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Bible Commentaries
Judges 11

Dummelow's Commentary on the BibleDummelow on the Bible

Verses 1-40

Jephthah’s Victory over the Ammonites. His Rash Vow

1-11. The Choice of Jephthah.

1. As the son of a harlot, Jephthah has no legal standing in the tribe. Gilead begat] Throughout the rest of the narrative Gilead is the name of a place, not a person (cp. Judges 12:7). Here Gilead’s ’sons’ represent the legitimate tribesmen.

3. Tob] must have been near Gilead, probably to the NE. (cp. 2 Samuel 10:6). Vain men] see on Judges 9:4. ’Broken men,’ such as came to David at the cave of Adullam (1 Samuel 22:2). Went out] on forays.

9. Jephthah insists on being more than a hired captain: he will be reinstated in the tribe, and placed at its head permanently: cp. 1 Samuel 11:15.

11. Before the Lord] in the holy place at Mizpeh, so that there would be no going back from the bargain.

12-28. Jephthah and the Ammonite chieftain. For this appeal to the enemy’s sense of right cp. Numbers 20:14., an event to which Jephthah here refers.

13. See on Judges 10:7. Restore] The possessions of Israel are still in dispute.

18. Jephthah points out that Israel made a wide detour so as to leave the real territory of Moab free; he does not refer specifically to Amnion, but in the following vv., as here, he seems to have Moab specially in his mind. The two peoples were akin to one another: cp. Genesis 19:37, Genesis 19:38.

19. See Numbers 21:21. Heshbon is 16 m. E. of the Jordan, and 12 m. S. of the capital of Ammon. The Amorite territory had belonged to Moab formerly (Numbers 21:26).

20. Coast] RV ’border,’ i.e. territory. Jahaz] cp. Numbers 21:28; Deuteronomy 2:32 a Moabite city.

22. The wilderness] the Eastern desert.

23. Jephthah’s argument (see on Judges 11:19) is that no land had been taken from Moab or Ammon, only from the aboriginal Amorites.

24. Chemosh] properly, the god of Moab. The Ammonite god was Milcom (1 Kings 11:33, etc.). It has been inferred that Jephthah, or the narrator of Jephthah’s words, believed in the existence and power of Chemosh as in that of Jehovah: but this cannot be held to be certain: see also Judges 11:27. An interesting commentary on this passage is to be found in an inscription of Mesha, king of Moab (2 Kings 3:4.), who ascribes all his defeats to the wrath of Chemosh, and his conquests over Israel to Chemosh’s goodwill.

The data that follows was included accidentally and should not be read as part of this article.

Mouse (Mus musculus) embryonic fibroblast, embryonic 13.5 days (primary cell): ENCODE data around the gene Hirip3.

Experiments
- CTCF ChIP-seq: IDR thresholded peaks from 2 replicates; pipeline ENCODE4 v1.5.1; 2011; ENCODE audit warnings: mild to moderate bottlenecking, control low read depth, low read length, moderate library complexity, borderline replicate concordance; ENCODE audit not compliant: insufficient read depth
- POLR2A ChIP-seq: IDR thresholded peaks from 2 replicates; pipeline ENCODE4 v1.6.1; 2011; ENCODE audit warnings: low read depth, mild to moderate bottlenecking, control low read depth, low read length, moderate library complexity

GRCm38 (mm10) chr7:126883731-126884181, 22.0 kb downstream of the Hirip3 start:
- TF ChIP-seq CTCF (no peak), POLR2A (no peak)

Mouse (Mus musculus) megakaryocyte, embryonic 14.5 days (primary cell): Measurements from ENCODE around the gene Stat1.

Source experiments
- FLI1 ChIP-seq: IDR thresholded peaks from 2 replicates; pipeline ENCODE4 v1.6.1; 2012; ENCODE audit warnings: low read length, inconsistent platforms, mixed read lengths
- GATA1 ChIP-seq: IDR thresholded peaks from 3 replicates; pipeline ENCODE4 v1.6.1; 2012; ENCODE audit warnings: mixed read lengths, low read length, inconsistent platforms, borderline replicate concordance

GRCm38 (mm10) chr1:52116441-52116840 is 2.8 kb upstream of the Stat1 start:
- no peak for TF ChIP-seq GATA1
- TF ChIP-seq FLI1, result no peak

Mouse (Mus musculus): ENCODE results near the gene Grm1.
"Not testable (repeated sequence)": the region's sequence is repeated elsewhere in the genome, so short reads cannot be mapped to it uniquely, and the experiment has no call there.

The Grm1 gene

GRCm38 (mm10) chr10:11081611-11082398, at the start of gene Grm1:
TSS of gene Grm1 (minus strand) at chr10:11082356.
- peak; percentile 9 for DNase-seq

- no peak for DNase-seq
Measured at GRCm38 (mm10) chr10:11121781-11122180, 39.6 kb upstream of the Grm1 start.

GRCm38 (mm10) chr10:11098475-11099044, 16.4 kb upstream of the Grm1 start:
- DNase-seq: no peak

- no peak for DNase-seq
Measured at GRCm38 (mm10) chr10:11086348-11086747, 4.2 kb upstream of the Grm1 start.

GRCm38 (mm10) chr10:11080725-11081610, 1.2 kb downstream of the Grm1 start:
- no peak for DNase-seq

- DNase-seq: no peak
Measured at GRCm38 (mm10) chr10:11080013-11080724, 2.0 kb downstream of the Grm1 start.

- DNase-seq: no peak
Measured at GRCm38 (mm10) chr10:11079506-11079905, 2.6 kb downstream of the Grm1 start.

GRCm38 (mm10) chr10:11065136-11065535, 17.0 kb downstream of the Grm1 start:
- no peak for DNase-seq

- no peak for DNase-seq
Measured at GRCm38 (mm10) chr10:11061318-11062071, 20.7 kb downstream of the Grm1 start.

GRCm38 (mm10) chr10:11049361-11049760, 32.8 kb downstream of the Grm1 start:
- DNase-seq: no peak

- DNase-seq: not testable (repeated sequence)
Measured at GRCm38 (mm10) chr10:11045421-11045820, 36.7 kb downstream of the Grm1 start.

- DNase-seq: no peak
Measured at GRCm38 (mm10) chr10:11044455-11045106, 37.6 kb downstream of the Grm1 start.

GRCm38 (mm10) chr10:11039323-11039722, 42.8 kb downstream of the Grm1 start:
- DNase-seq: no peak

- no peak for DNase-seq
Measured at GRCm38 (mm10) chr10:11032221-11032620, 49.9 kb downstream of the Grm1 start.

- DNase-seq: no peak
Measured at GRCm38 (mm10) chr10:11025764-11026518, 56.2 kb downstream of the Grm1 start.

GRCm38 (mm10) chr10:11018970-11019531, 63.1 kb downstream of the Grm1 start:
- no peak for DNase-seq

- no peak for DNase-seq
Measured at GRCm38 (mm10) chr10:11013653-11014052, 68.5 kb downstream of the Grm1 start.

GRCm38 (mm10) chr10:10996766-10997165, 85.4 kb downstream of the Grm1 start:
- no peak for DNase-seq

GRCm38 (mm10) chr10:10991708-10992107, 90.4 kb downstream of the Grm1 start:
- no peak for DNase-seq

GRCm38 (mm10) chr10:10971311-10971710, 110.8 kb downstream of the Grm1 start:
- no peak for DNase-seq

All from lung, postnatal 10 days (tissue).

25. RV rightly puts the stop at the end of the v. Judges 11:26 begins a fresh question: see Numbers 22:2.

26. Aroer] on the N. bank of the Arnon, like Heshbon and Jahaz, is a Moabite town. The Ammonite town, Rabbath-Ammon, is unmentioned. Three hundred years] The different periods hitherto mentioned in the book amount to 301 years.

29-33. Jephthah’s Victory over Ammon.

29. The Spirit of the Lord] cp. 7:34. In Judges 11:11 Jephthah and all the people are already at Mizpeh. If these words stand in the right place, they must refer to further journeys taken by Jephthah to rouse the whole people, previous to attacking the Ammonites.

30, 31. Cp. the vows of Jacob (Genesis 28:20), Hannah (1 Samuel 1:11), Absalom (2 Samuel 15:8). Whatsoever] RM ’whosoever.’ Who would have been more likely to come out to meet the returning captain than his only daughter? Mesha, king of Moab, sacrificed his eldest son in the stress of a siege (2 Kings 3:27), and that the rite of child-sacrifice was not unknown in Israel is shown by 2 Kings 16:3; 2 Kings 21:6; Jeremiah 7:31; Ezekiel 16:20; Ezekiel 20:26; Micah 6:7, etc. Cp. also Genesis 22.

33. The plain of vineyards] should be a proper name, Abel-cheramim (so RV).

34-40. The fulfilment of Jephthah’s vow. The tragic story is told with consummate art and noble reticence. There is no reason to doubt its literal truth.

34. Came out to meet him] cp. Exodus 15:20; 1 Samuel 18:6.

35. Thou] The pronoun is emphatic. Jephthah had had troubles enough both from his kinsmen and his foes. When his daughter comes out to meet him, the full significance of his self-imposed vow bows him strengthless to the ground.

36. His daughter divines what is in his mind: for she could hardly have learned of his vow beforehand (Judges 11:34).

37. Bewail my virginity] The greatest grief of a Hebrew woman consisted in being childless. The writer leaves us in no doubt of her fate.

40. Lament] RV ’celebrate.’

Bibliographical Information
Dummelow, John. "Commentary on Judges 11". "Dummelow's Commentary on the Bible". https://www.studylight.org/commentaries/eng/dcb/judges-11.html. 1909.
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